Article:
Presidential Election

Donald Trump Jr. Communicated With Wikileaks During 2016 Election

The president's son effectively confirmed the report by tweeting photos of the messages.

Donald Trump Jr. Communicated With Wikileaks During 2016 Election
Getty Images

A report from The Atlantic says Donald Trump Jr. received and responded to messages from Wikileaks during and after the 2016 presidential election.

The Atlantic reportedly got hold of those messages after Trump Jr.'s lawyers gave them to congressional investigators looking into Russia's election meddling.

The messages seem to show an effort by Wikileaks to work with the Trump campaign and even influence the campaign's actions.

The first message from Wikileaks was sent in September 2016 and warned "a PAC run anti-Trump site" was about to go live.

The message also included the site's URL and password. Trump Jr. responded the next day, "Off the record i don't know about this, but I'll ask around. Thanks." A source told The Atlantic that after Trump Jr. received that message, he emailed senior campaign officials including Steve Bannon, Kellyanne Conway and Jared Kushner to tell them about it.

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Over the next several months Wikileaks sent more messages, which The Atlantic says Trump Jr. mostly ignored. On the occasions he did respond or reach out on his own, it was usually to talk about Hillary Clinton or the media.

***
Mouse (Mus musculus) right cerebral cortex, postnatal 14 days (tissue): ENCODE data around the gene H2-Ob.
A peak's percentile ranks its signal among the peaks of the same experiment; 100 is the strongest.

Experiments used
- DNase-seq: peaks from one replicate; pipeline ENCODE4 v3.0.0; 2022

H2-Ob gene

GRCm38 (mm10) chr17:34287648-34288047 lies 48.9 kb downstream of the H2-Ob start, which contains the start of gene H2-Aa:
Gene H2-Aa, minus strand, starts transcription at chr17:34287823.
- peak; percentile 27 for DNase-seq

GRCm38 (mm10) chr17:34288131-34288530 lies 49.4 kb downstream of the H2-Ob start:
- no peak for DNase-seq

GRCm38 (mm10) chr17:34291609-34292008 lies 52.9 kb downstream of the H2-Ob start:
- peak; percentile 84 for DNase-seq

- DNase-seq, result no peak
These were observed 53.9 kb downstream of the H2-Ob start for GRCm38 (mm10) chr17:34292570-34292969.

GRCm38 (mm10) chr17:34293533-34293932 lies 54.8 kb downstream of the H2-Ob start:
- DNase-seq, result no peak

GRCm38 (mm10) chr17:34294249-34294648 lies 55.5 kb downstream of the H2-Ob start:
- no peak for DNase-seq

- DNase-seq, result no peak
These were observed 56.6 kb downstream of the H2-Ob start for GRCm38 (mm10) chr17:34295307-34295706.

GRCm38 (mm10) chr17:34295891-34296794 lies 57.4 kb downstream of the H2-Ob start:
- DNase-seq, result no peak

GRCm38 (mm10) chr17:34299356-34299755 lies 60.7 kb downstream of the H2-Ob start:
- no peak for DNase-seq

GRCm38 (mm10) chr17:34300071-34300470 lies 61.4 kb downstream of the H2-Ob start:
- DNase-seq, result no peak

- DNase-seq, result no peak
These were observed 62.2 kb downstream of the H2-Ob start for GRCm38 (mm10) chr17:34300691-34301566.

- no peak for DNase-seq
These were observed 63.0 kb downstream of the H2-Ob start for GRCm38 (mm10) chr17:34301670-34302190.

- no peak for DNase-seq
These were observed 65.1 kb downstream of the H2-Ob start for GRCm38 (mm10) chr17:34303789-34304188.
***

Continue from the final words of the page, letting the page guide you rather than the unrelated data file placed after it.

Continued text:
On Election Day, Wikileaks told Trump Jr. "we think it's more interesting" if then-candidate Donald Trump contested the results if he lost. The organization even went so far as to encourage President-elect Trump to suggest Wikileaks founder Julian Assange be appointed Australia's U.S. ambassador. 

The leaked messages also show Wikileaks was worried about its reputation; it has often been accused of siding with President Trump and promoting a pro-Russia agenda.

In October, after the leaked Access Hollywood tape of then-candidate Donald Trump and Billy Bush, Wikileaks messaged Trump Jr. and asked for his father's tax returns or "any other negative stuff (documents, recordings)" to publish on its site. That way, the organization said, it could "dramatically improve the perception of our impartiality."

Wikileaks wrote in a message: "That means that the vast amount of stuff that we are publishing on Clinton will have much higher impact, because it won't be perceived as coming from a 'pro-Trump' 'pro-Russia' source."

Shortly after the report was published, Trump Jr. posted some of the messages on Twitter.